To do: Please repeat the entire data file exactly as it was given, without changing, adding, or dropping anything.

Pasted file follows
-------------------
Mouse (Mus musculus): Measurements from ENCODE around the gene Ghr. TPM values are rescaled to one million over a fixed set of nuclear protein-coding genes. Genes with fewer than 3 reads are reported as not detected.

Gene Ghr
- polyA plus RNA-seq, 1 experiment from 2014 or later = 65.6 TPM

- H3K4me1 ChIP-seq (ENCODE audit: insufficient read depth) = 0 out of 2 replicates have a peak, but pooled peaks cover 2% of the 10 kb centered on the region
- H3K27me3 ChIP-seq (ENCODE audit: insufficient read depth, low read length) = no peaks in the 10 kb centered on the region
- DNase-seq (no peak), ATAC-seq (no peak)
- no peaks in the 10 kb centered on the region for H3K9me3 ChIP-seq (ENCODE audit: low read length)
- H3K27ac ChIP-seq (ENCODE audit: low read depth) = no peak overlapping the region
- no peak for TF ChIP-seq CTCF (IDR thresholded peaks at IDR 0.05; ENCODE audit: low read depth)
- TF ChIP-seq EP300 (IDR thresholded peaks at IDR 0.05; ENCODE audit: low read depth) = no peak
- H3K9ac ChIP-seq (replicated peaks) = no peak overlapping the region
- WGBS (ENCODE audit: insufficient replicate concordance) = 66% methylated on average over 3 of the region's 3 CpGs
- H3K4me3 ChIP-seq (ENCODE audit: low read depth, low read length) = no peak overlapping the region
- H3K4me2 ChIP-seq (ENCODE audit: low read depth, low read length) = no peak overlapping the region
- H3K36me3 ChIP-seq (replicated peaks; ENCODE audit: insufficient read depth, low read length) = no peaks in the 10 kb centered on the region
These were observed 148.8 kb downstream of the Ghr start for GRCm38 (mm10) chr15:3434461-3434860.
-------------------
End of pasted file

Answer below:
Mouse (Mus musculus): Measurements from ENCODE around the gene Ghr. TPM values are rescaled to one million over a fixed set of nuclear protein-coding genes. Genes with fewer than 3 reads are reported as not detected.

Gene Ghr
- polyA plus RNA-seq, 1 experiment from 2014 or later = 65.6 TPM

- H3K4me1 ChIP-seq (ENCODE audit: insufficient read depth) = 0 out of 2 replicates have a peak, but pooled peaks cover 2% of the 10 kb centered on the region
- H3K27me3 ChIP-seq (ENCODE audit: insufficient read depth, low read length) = no peaks in the 10 kb centered on the region
- DNase-seq (no peak), ATAC-seq (no peak)
- no peaks in the 10 kb centered on the region for H3K9me3 ChIP-seq (ENCODE audit: low read length)
- H3K27ac ChIP-seq (ENCODE audit: low read depth) = no peak overlapping the region
- no peak for TF ChIP-seq CTCF (IDR thresholded peaks at IDR 0.05; ENCODE audit: low read depth)
- TF ChIP-seq EP300 (IDR thresholded peaks at IDR 0.05; ENCODE audit: low read depth) = no peak
- H3K9ac ChIP-seq (replicated peaks) = no peak overlapping the region
- WGBS (ENCODE audit: insufficient replicate concordance) = 66% methylated on average over 3 of the region's 3 CpGs
- H3K4me3 ChIP-seq (ENCODE audit: low read depth, low read length) = no peak overlapping the region
- H3K4me2 ChIP-seq (ENCODE audit: low read depth, low read length) = no peak overlapping the region
- H3K36me3 ChIP-seq (replicated peaks; ENCODE audit: insufficient read depth, low read length) = no peaks in the 10 kb centered on the region
These were observed 148.8 kb downstream of the Ghr start for GRCm38 (mm10) chr15:3434461-3434860.